Industry commentators each have their own take on why this might be. “The treasurers that we talk to are typically under-resourced and frequently wrestle with the challenge of accessing data in a timeframe that allows them to make informed decisions,” says Alastair McGill, Managing Director, Global Business at Cashfac. The issue stems from the fact that despite the increasing sophistication one sees in the sorts of technologies implemented by multinationals at the top end, for the vast majority of companies these activities remain heavily reliant on manual input. In Asia, this can be especially troublesome given the geographic regional spread, the multiple currencies, multiple time zones and the multiple banking relationships companies typically maintain.
“For the treasury function, identifying real-time balances of cash across these dispersed operations and across different bank relationships remains a considerable challenge,” says McGill. Indeed, the Cashfac Operational Cash Index, which recently surveyed corporate treasurers in Asia Pacific reveals that almost two-thirds of corporates in the region do not have access to a real time view of their transactions and cash. “This is a worrying statistic,” he adds.
Thomas Knudsen, Senior Manager in the Treasury team at PwC believes that, fundamentally, the issue comes down to the structure of corporate banking relationships. “Often it depends on which banks a company uses,” he says. “In some developing markets you find that your core relationships bank might not be able to support you for the local services that you need. So while you can get reasonably good visibility with an international bank, you might still need to use other, smaller and less capable banks, some of which might not be connected to a banking network like SWIFT.”
In fact, some banks in some countries won’t even provide you with an electronic banking platform of any sort, adds David Stebbings, Head of Treasury Advisory at PwC. “That means, in some instances, you have to be more manual,” he explains. “You have tiers of standards around how you do these things depending on what country you are in. That is why there is no one-size-fits-all solution. There are different ways of addressing the issue and what you do will depend on your cost benefit analysis and the banking infrastructure in that part of the world.”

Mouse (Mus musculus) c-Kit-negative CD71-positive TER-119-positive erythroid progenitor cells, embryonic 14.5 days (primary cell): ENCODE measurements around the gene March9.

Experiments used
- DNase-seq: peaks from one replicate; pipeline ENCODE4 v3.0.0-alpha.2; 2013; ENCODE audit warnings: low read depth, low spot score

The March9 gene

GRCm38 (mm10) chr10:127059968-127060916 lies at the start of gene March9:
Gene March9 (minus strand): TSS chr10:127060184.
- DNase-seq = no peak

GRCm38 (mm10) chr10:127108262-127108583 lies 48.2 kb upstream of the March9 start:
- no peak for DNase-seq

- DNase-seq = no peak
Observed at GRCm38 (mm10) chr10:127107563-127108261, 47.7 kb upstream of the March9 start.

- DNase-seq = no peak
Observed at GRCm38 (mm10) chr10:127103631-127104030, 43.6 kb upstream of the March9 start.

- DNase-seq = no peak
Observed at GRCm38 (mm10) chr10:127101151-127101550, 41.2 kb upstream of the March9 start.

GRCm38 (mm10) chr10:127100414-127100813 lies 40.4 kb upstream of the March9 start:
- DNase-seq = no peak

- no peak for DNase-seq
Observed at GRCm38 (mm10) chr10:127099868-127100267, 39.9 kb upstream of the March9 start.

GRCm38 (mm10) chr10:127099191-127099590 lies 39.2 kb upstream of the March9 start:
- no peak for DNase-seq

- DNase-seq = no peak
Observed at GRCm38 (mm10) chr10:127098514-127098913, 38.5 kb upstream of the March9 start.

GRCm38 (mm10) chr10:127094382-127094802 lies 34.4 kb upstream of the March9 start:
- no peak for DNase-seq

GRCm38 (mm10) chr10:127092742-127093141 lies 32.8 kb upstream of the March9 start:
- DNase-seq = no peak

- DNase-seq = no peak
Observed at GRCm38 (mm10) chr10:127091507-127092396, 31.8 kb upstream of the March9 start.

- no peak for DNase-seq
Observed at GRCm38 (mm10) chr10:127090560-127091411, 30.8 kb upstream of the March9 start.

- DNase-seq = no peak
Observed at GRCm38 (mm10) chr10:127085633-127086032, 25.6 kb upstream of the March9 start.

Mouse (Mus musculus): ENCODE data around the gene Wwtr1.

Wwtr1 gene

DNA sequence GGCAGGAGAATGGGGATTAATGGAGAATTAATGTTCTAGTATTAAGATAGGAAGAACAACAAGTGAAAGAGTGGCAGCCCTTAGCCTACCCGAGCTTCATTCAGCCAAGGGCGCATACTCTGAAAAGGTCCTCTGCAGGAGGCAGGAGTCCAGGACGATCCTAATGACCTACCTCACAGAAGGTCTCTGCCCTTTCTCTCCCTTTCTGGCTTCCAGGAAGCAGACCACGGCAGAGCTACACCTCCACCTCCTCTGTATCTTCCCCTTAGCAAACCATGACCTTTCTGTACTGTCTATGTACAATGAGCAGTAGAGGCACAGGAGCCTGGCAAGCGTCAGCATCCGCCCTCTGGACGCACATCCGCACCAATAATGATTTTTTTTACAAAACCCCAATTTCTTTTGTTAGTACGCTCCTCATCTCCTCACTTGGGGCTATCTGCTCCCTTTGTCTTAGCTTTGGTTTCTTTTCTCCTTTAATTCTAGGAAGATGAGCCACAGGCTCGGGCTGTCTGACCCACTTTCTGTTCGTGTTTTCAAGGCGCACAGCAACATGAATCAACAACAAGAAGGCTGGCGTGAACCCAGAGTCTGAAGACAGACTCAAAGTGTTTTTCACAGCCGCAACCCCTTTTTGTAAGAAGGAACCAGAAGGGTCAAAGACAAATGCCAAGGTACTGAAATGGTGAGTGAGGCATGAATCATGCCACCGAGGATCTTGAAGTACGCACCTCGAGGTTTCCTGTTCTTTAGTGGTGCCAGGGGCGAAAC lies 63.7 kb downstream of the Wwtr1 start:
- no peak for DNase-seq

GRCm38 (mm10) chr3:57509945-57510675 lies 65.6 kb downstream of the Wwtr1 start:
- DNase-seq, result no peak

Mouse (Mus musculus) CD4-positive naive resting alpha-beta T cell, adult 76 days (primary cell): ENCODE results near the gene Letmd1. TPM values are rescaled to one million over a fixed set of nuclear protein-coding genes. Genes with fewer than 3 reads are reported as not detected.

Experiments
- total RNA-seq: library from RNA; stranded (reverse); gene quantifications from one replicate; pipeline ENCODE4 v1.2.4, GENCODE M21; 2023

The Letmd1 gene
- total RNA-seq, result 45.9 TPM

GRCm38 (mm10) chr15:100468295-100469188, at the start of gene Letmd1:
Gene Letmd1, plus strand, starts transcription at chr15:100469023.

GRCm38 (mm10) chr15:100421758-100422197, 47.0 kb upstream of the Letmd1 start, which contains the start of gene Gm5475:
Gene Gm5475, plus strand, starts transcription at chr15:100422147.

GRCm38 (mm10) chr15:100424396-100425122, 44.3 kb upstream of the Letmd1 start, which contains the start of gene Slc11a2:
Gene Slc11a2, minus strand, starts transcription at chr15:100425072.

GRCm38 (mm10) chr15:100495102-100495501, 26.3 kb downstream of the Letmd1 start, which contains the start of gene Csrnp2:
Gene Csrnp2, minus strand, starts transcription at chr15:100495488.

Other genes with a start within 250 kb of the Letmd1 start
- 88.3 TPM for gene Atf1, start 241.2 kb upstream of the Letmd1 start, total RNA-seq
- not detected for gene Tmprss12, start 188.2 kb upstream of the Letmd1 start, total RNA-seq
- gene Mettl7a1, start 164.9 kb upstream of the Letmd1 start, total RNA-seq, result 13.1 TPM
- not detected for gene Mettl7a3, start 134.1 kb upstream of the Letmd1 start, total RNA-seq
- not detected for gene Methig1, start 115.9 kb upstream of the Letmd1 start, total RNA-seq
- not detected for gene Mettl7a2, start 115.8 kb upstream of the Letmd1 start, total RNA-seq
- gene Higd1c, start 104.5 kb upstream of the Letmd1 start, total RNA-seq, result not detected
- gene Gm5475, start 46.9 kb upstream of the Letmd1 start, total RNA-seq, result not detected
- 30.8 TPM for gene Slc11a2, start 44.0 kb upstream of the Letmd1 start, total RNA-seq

What is clear though is that centralised treasuries with fewer bank accounts have a distinct advantage over those with more decentralised structures when it comes to the issue of cash visibility. Getting that visibility over banking infrastructures – and in efficient manner – is never easy for those that must wrestle with a multitude of security tokens, logging into multiple banking interfaces and extracting the required data manually. In fact, as McGill explains, even having done this many times, treasurers will still not have the full picture “as the bank account data showing balances and historic transactions makes no allowance for the imminent expected receipts and payments, or those that should have been credited or debited but for whatever reason failed to materialise.”
The results of the Cashfac Operational Cash Index supported this notion showing that among those corporates with a real-time view, on average less than 60 per cent of their total cash and ongoing transactions was visible in real time. That leaves the remaining balance being consolidated manually in order to achieve a complete view of their positions. As such, it’s rare for most firms to have complete real-time cash visibility at an operational level that allows treasurers to effectively maximise the treasury tools at their disposal; sweeping and pooling strategies, for example, could all be enhanced if the real-time view of cash was better understood.
One way in which firms can gain better visibility of operational cash is to exploit Client Managed Accounts where the bank account infrastructure remains bank-connected but resides under the corporate’s control; either deployed as an in-house system or as a bank-provided service. Client Managed Accounts are simply an evolution of the virtual account model, where corporates have the scope to determine their account structures; mapping them to their business requirements and establishing the rules that determine their behaviour. The way in which money is routed when it hits the main account can be predetermined and automated. Expectations of payments and receipts can be pre-populated against individual accounts so when money movements occur they are automatically reconciled against the expectations and an accurate real-time view maintained.